Like many other publishing and entertainment businesses caught off guard by shifting consumer habits, classical music record labels have been in free fall since the rise of broadband Internet.
Classical downloads now account for less than 10 percent of the total market, with classical CDs down to a woeful 2 percent. And much of those small figures come from pop-fueled classical “crossover” and feature the crooning of “American Idol” runners-up, and the like. (Free and illegal music sharing might account for more than paid-for music.)
Indeed, the formerly brawny and high-prestige labels, reliant on star appeal, have chased the cheesy more vigorously than the repertoire-driven budget and boutique labels.
The industry drop has thus had a leveling effect: in this new landscape, there’s no such thing as a “big event” release. A routine opera CD arrives with the same non-fanfare as a disc that documents a cultural milestone.
Two esteemed Atlanta artists -- conductor Robert Spano and tenor Lawrence Brownlee -- cover the spectrum of this terrain in new recordings of exceptional interest and high quality.
The conventional first. Rossini’s “L’Italiana in Algeri” – “The Italian Girl in Algiers” – is a saucy screwball opera from 1813, where an Arab tyrant tires of his wife and pursues a glamorous Italian lass, saved from a shipwreck along the coast. True love wins the day, of course, and the moral of the story is that men are no match for a headstrong woman.
Brownlee is a headliner in an excellent new “L’Italiana,” from a concert performance from the 2008 Wildbad Festival in Germany, on the budget Naxos label. It was recorded live by German radio, so the sonics are flattened, but otherwise the recording is strong all around, with attractive voices even in smaller roles and an 82-year-old conductor, Alberto Zedda, pacing the drama with comic suppleness and insight.
The heroine Isabella and her lover Lindoro -- mezzo Marianna Pizzolato and tenor Brownlee -- are a nicely matched pair, understated in their virtuosity, with endearing personalities and a natural sense of bel canto style. The whole thing is a delight.
With a lyric tenor that’s warm, sweet and agile, Brownlee’s career is still on steep ascent. Artistically, the Naxos “L’Italiana” is a marked improvement from his EMI recording of a few years ago. Perpetually on the road, he and his wife recently moved from Buckhead to south of the airport, and they’re expecting a first child.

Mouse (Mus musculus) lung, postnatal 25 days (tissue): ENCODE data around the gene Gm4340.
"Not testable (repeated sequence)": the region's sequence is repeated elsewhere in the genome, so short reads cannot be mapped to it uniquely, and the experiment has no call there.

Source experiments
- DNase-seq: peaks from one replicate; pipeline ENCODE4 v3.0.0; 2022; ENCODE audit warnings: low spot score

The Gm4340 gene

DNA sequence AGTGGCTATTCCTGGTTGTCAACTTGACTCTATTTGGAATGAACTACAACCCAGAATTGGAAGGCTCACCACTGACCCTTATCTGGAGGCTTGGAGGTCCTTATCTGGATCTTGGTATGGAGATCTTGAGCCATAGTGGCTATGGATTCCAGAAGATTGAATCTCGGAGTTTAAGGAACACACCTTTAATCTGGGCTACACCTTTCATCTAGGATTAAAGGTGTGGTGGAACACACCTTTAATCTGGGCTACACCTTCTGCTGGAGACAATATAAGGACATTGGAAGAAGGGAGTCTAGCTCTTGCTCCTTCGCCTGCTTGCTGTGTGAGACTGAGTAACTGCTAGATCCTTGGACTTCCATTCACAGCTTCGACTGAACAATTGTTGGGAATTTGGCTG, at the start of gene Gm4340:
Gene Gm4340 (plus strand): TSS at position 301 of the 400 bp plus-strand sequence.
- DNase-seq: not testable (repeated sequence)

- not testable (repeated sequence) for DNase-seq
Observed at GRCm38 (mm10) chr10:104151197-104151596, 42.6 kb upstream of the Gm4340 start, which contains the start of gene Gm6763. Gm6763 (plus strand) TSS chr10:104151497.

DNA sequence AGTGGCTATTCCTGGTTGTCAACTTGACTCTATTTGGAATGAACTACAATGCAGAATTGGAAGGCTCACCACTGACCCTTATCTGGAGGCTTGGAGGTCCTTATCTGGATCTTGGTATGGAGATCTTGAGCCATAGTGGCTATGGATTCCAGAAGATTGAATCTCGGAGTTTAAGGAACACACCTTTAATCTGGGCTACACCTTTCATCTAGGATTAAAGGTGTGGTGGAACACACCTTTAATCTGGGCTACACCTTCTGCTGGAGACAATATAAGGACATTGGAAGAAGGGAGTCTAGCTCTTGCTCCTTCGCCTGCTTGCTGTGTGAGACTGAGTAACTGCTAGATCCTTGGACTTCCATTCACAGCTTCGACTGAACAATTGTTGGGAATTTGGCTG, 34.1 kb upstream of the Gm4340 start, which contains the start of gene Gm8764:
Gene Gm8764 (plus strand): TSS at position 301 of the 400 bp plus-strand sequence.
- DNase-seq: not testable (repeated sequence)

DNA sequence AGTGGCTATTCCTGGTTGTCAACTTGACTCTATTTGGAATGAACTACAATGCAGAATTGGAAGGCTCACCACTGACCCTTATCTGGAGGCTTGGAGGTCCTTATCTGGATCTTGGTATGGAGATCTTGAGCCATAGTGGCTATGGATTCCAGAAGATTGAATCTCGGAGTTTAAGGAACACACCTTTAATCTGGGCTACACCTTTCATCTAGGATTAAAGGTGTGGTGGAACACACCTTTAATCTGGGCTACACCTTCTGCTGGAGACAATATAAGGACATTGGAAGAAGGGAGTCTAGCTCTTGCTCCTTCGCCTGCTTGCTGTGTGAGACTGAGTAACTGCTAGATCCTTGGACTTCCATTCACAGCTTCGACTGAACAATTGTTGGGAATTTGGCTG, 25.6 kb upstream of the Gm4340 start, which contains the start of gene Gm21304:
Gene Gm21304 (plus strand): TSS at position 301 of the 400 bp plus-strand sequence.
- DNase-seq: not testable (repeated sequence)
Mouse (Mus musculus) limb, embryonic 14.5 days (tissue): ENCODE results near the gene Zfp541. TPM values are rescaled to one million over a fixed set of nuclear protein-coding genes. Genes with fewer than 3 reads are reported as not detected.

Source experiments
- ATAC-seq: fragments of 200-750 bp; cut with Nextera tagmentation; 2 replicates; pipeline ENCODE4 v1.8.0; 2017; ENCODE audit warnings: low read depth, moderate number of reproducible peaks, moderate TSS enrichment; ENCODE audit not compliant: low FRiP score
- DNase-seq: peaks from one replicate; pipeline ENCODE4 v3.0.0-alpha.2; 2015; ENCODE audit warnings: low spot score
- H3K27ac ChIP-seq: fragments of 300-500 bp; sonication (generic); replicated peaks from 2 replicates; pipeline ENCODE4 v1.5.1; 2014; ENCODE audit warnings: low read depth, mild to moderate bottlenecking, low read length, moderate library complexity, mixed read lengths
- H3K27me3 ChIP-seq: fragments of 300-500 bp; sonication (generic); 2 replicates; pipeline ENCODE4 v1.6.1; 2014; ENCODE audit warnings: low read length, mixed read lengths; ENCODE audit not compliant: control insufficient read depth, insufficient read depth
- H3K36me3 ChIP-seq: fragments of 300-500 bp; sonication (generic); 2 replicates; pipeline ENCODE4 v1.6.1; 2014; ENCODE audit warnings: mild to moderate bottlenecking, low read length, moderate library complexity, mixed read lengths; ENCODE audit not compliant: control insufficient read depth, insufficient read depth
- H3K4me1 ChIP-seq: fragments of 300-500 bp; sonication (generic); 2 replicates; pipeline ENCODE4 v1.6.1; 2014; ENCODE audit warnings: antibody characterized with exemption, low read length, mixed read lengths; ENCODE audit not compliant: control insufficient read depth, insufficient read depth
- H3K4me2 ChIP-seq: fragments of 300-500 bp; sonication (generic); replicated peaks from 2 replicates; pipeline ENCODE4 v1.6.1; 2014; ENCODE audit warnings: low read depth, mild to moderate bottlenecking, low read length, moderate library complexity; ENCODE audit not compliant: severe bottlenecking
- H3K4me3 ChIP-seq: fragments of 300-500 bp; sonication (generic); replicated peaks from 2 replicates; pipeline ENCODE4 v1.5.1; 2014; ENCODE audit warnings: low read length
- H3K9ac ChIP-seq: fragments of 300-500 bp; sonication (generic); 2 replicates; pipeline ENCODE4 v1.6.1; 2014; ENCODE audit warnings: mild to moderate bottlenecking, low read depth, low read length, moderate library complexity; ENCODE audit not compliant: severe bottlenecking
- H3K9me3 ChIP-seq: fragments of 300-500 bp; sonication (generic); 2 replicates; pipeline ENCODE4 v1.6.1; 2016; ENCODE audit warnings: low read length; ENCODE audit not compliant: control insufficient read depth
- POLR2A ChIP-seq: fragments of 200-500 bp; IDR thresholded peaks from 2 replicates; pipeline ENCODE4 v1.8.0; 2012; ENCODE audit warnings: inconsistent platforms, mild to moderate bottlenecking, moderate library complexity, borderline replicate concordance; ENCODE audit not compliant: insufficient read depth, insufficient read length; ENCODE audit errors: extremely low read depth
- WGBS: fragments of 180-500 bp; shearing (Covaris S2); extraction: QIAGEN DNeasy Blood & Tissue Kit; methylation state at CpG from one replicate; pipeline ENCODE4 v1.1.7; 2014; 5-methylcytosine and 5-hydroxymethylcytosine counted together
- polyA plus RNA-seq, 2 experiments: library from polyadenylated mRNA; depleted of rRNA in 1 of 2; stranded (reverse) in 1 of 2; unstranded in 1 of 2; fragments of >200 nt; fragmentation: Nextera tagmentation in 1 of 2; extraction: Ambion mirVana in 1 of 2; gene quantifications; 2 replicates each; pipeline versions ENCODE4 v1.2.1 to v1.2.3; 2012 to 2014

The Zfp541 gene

Although he’s been in negotiations with the Atlanta Opera for several years -- Brownlee’s fees are higher than Atlanta can afford -- he says he’s eager to perform for his hometown crowd. “And I’d love to sleep in my own bed every night,” he says, without amusement.
“It’s important for Atlanta to bring Atlanta talent to the stage,” he adds, citing Atlantans with international careers who’ve performed in recent season, including countertenor David Daniels, mezzo Jennifer Larmore, bass Morris Robinson and tenor Russell Thomas.
The cultural milestone event is, or should have been, the Deutsche Grammophon recording of Osvaldo Golijov’s “La Pasion segun San Marcos,” a thrilling, life-changing masterpiece like no other.
A deluxe edition, it includes an audio recording conducted by Maria Guinand, who led the world premiere in 2000 and made the work’s previous recording (on the Hänssler Classic label). It also includes Spano conducting on a DVD, filmed live at the 2008 Holland Festival in Amsterdam.
Commissioned to celebrate the 250th anniversary of Bach’s death, observed in 2000, “La Pasion” departs radically from Bach’s revered Passion settings. First of all, Golijov, raised in the Jewish tradition in Argentina, came to know Christianity -- specifically Latin American Catholicism -- for its solidarity with the poor but also intricately linked to dictatorships and death squads.
Second, “La Pasion” is from the New World. In re-telling the Gospel of Saint Mark, Golijov taps street sounds -- of Latin salsa and mambo and tango dance rhythms, of raw emotions, of mixed cultural traditions where there is no musical hierarchy: a Brazilian fado singer and Afro-Cuban vocalists display as much intense emotion as an operatic soprano. A band of Latin percussionists have a voice as potent as the traditional orchestra. The music makes clear that Jesus’ suffering is human suffering; Jesus might be any one of us.
Spano has brought much of Golijov’s music to Atlanta in concert, including “La Pasion” and the opera “Ainadamar” -- perhaps the highlights of Spano’s tenure as Atlanta Symphony music director.
There’s no stronger interpreter of Golijov’s music. On the DVD, Spano’s iron grip on the rhythms is so firm he can be fluid, willowy as necessary. Leading the Schola Cantorum de Venezuela (the only choir that sings “La Pasion”), he stands in the proudly defiant matador pose that Golijov taught him and snarls at the singers to unleash their most fierce emotions. More than any composer alive, Golijov’s music represents our times. And true to our times, new recordings don't muster the same impact that they used to.
Pierre Ruhe is classical music critic of www.ArtsCriticATL.com
Golijov “La Pasion segun San Marcos.” Robert Spano conducts at the 2008 Holland Festival. On Deutsche Grammophon DVD.
Rossini “L’Italiana in Algeri.” Alberto Zedda conducts. Naxos, 2 CDs.
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